Ted Kooser Shares the Poetry of Valentine's Day

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Ted Kooser's latest book is a collection of Valentine's Day poems called, aptly, Valentines. University of Nebraska-Lincoln hide caption

itoggle caption University of Nebraska-Lincoln
Ted Kooser

Ted Kooser's latest book is a collection of Valentine's Day poems called, aptly, Valentines.

University of Nebraska-Lincoln
Cover of 'Valentines'

The collection includes poems dating back to 1986. hide caption

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Around this time of year, for more than 20 years, women around the country have checked their mail and found a postcard bearing a red heart in the corner and a poem: a valentine from Ted Kooser, who was U.S. poet laureate from 2004 to 2006.

Now, he has collected those poems in a book called Valentines.

Kooser says a friend who sent handmade valentines out each year inspired the project. The first poem in the book, "Pocket Poem" from 1986, is the first one he sent out — to about 50 women.

The poems range from the clearly romantic gestures of "Pocket Poem" to more obliquely "romantic" poems such as "A New Potato."

Over the years at public appearances, Kooser would request women add their names and addresses to his list, which grew to number 2,700 in 2007. He spent almost $1,000 in postage and printing that year. That's when he decided he would "rein it in" and stop writing and sending Valentine's Day poems, at least for now.

Kooser notes that his wife, Kathleen, was very patient with his project, adding that he has "special valentines" for her.

Valentine's Day is a great holiday for the poet, Kooser says.

"It's not tied up with anything other than expressions of sentiment," he says.

In a Light Late-Winter Wind

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In a light late-winter wind
the oak trees are scattering valentines
over the snow—dark red
like the deep-running, veinous blood
of the married, returning
again and again to the steady heart.

This leaf is yours, friend,
picked from the heart-shaped hoofprint
of a deer. She stood here
under the apple tree during the night,
kicking up sweetness, her great eyes
watching the sleeping house.

The Celery Heart

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—Placard at Hinky Dinky

Surely it misses those long fly balls of light
its leaves once leapt to catch, or longs to run
its roots out into the salty darkness.

What once looked like a Roman fountain
is now a ruin of fallen columns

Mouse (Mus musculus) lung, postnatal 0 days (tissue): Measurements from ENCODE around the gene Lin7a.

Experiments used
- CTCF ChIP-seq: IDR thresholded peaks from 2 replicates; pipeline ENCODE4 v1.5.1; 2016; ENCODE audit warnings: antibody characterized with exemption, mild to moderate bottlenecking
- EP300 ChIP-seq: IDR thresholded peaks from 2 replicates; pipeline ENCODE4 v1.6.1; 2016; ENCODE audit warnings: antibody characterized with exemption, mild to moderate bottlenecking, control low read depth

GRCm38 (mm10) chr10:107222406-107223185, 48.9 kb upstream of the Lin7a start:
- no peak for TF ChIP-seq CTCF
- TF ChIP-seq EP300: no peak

bedded on ice. Its only consolations are,

at regular intervals, the hiss of mist,
and at times the warm and reassuring squeeze
of passing hand. But better this, by far,

than to be the sullen heart of artichoke,
stripped of its knives and heavy armor
and mummified for eons in a jar of brine.

Pocket Poem

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If this comes creased and creased again and soiled
as if I'd opened it a thousand times
to see if what I'd written here was right,
it's all because I looked too long for you
to put in your pocket. Midnight says
the little gifts of loneliness come wrapped
by nervous fingers. What I wanted this
to say was that I want to be so close
that when you find it, it is warm from me.

A New Potato

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This is just one of the leathery eggs
the scuffed-up, dirty turtle of the moon
buried early in spring, her eyes like stars
fixed on the future, and, inside its red skin,
whiteness, like all of the moons to come,
and marvelous, buttered with light.

A Map of the World

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One of the ancient maps of the world
is heart-shaped, carefully drawn
and once washed with bright colors,
though the colors have faded
as you might expect feelings to fade
from a fragile old heart, the brown map
of a life. But feeling is indelible,
and longing infinite, a starburst compass
pointing in all the directions
two lovers might go, a fresh breeze
swelling their sails, the future uncharted,
still far from the edge
where the sea pours into the stars.

The Hog-Nosed Snake

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The hog-nosed snake, when playing dead,
Lets its tongue loll out of its ugly head.

It lies on its back as stiff as a stick;
If you flip it over it'll flip back quick.

If I seem dead when you awake,
Just flip me once, like the hog-nosed snake.

If You Feel Sorry

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If you feel sorry for yourself
this Valentine's Day, think of
the dozens of little paper poppies
left in the box when the last
of the candy is gone, how they
must feel, dried out and brown
in their sad old heart-shaped box,
without so much as a single finger
to scrabble around in their
crinkled petals, not even
one pimpled nose to root and snort
through their delicate pot pourri.
So before you make too much
of being neglected, I want you
to think how they feel.

Poems excerpted from Valentines by Ted Kooser, by permission of the University of Nebraska Press. Copyright (c) 2008 by the Board of Regents of the University of Nebraska. Available wherever books are sold or from the University of Nebraska Press (800) 755-1105 and on the Web at www.nebraskapress.unl.edu.

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